For me, the question here is "how did this shift take place?" I am not asking whether or not it is a good shift. I am not asking whether or not it is an accurate representation of Christianity. I am not examining its positive or negative effects on public discourse. I am simply asking what allowed something that was before so implausable to suddenly become a legitimate position. Take another example. Forty years ago it would have been nearly impossible for a woman to suggest that her husband should stay home and take care of the children, or that he should do the dishes and cook dinner. I am not suggesting that this didn't occur. I am, however, arguing that such speech-events were rare or improbable, and that when they did occur it was likely that they would be met with a good deal of hostility and surprise in all but the most unusual of circumstances. A husband mind respond, for example, by saying "don't be silly" or "you must be joking", indicating that such proposals did not even need to be dignified with argument or seriously entertained.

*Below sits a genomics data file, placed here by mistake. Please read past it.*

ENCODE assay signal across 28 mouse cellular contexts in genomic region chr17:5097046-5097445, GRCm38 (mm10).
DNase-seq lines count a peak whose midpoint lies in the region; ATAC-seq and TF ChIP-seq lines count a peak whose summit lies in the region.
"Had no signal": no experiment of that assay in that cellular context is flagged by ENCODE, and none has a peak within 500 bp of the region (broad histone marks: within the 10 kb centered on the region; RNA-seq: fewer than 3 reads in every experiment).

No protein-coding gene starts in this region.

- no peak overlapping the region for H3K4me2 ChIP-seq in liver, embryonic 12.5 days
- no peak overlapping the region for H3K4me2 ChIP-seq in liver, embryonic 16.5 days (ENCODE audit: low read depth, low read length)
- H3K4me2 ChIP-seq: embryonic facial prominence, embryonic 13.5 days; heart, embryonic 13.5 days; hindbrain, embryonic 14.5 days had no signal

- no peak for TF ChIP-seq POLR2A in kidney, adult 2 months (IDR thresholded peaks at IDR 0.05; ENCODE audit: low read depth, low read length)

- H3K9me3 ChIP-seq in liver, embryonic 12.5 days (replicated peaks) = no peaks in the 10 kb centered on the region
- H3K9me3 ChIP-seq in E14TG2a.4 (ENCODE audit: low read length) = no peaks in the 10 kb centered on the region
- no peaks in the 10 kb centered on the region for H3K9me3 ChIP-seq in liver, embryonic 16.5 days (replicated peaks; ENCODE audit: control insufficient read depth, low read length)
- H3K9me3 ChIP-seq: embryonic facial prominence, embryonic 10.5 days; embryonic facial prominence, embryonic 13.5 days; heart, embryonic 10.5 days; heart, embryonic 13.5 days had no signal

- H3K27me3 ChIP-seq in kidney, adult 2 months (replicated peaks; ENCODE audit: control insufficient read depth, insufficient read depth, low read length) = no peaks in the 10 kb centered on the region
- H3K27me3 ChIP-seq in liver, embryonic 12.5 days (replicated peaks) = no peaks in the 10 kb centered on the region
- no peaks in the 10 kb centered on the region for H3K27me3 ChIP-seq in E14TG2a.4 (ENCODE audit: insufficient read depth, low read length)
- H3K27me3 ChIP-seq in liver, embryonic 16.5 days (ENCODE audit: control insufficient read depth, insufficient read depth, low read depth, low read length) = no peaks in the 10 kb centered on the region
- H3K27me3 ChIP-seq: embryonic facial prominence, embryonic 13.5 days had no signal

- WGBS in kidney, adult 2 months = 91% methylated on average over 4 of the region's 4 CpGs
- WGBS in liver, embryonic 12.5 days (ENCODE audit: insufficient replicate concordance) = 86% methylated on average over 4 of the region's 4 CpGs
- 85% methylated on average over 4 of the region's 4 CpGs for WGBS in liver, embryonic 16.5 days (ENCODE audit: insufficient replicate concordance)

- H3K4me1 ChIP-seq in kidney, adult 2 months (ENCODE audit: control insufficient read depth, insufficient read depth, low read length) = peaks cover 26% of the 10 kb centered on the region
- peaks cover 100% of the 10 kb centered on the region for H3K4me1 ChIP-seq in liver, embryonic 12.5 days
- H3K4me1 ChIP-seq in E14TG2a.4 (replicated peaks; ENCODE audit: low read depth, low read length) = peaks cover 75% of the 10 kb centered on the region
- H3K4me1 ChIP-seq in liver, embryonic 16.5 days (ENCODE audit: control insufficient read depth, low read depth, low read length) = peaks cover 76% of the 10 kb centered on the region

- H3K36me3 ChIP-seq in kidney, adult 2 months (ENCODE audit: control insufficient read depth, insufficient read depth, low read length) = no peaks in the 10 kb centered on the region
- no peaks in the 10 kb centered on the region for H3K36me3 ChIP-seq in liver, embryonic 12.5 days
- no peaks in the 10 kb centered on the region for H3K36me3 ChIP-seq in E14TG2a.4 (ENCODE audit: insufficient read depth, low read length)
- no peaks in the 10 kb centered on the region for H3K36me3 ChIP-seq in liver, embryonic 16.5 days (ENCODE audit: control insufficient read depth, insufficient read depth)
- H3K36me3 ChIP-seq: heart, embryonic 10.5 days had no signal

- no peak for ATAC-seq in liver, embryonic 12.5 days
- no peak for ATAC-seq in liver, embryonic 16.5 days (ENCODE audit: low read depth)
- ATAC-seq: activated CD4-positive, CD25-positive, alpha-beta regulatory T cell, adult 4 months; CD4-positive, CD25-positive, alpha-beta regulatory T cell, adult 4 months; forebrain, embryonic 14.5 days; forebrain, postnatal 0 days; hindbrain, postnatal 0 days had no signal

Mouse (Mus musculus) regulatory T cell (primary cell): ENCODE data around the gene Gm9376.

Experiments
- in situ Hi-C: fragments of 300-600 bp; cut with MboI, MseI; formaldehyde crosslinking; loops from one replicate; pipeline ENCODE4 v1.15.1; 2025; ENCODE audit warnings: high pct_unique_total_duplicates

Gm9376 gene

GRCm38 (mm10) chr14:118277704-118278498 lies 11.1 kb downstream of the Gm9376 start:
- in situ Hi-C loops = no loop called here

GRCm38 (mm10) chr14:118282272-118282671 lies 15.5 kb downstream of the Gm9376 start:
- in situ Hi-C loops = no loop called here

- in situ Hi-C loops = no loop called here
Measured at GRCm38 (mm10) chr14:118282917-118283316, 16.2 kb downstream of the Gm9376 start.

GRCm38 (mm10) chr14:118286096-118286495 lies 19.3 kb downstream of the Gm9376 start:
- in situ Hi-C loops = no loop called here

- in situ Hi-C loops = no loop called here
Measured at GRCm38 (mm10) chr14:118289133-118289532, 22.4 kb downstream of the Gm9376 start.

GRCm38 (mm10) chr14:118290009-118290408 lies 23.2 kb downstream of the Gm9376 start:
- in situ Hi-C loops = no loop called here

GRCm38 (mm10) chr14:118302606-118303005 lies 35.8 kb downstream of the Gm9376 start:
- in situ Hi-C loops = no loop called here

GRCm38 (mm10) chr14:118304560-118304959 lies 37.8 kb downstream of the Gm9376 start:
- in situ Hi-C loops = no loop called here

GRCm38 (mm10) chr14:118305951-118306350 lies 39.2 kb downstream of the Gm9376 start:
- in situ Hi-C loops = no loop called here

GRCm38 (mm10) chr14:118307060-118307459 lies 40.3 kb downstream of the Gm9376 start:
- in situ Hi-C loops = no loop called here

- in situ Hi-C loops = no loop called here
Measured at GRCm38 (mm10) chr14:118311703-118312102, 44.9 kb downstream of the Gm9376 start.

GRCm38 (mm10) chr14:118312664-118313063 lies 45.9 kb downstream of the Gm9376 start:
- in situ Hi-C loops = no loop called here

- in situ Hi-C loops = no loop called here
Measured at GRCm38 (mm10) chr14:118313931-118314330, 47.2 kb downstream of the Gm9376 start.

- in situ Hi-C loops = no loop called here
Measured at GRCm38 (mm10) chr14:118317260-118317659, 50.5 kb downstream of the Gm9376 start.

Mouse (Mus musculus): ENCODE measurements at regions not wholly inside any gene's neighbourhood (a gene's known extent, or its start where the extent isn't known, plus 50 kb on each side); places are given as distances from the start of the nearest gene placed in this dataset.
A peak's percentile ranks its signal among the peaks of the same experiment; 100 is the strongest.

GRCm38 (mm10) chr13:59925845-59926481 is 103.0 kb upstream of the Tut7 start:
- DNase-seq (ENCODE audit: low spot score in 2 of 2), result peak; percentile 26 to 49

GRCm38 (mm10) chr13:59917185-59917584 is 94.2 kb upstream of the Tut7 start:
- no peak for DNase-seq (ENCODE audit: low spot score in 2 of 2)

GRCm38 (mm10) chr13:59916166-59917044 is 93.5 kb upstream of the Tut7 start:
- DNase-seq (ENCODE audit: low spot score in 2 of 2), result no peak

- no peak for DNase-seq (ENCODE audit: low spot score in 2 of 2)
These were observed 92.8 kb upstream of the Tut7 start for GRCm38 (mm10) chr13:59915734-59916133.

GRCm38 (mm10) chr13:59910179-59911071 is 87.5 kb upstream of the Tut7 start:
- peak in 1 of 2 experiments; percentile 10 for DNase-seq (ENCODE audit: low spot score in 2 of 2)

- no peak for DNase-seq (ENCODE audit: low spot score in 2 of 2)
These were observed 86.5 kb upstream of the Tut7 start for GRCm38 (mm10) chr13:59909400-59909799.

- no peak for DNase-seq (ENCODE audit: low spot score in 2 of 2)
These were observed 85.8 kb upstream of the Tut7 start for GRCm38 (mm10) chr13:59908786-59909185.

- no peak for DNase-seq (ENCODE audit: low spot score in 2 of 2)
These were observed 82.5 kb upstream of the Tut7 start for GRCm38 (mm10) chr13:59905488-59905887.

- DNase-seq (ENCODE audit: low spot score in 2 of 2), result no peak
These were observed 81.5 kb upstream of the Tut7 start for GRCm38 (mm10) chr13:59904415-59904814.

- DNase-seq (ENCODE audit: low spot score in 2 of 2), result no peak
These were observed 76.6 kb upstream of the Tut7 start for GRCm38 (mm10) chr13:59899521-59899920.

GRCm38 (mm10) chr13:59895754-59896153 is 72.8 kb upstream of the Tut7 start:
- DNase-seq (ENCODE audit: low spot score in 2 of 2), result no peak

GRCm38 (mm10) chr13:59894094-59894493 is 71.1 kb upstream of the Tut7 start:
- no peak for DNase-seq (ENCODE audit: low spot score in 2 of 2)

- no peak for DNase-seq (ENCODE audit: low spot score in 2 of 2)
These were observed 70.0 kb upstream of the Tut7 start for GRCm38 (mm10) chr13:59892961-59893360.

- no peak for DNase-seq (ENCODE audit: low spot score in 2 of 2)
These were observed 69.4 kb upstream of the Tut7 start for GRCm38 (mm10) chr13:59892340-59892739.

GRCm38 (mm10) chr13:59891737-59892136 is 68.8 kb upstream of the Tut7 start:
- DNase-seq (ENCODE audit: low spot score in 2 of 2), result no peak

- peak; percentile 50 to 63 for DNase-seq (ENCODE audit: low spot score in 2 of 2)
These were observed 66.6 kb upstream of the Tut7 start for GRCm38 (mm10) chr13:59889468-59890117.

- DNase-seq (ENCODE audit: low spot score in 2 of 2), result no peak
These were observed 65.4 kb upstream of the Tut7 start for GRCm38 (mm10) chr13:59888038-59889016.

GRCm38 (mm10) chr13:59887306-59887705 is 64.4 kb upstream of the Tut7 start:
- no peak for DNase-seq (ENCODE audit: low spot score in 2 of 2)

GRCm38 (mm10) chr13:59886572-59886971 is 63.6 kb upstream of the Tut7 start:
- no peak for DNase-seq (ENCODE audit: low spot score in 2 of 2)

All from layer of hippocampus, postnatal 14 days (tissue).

Yet not only are such enunciations entirely possible and commonplace today, when confronted with these enunciations the husband perceives them as reasonable claims that are either to be agreed to or which require some sort of argument to be contested. That is, even in the event that the partner doesn't agree, the claims are to be contested, where before these things would "go without saying". Even those men who find such suggestions to be entirely absurd find themselves in a position where they must defend their inegalitarian attitude. That is, their positions have now become suspect. Once again, the question here isn't whether these differing stances are right or wrong, just or unjust, but rather that of what has changed in audiences encountering these speech-acts. What has rendered these speech-acts plausable sites of contention today?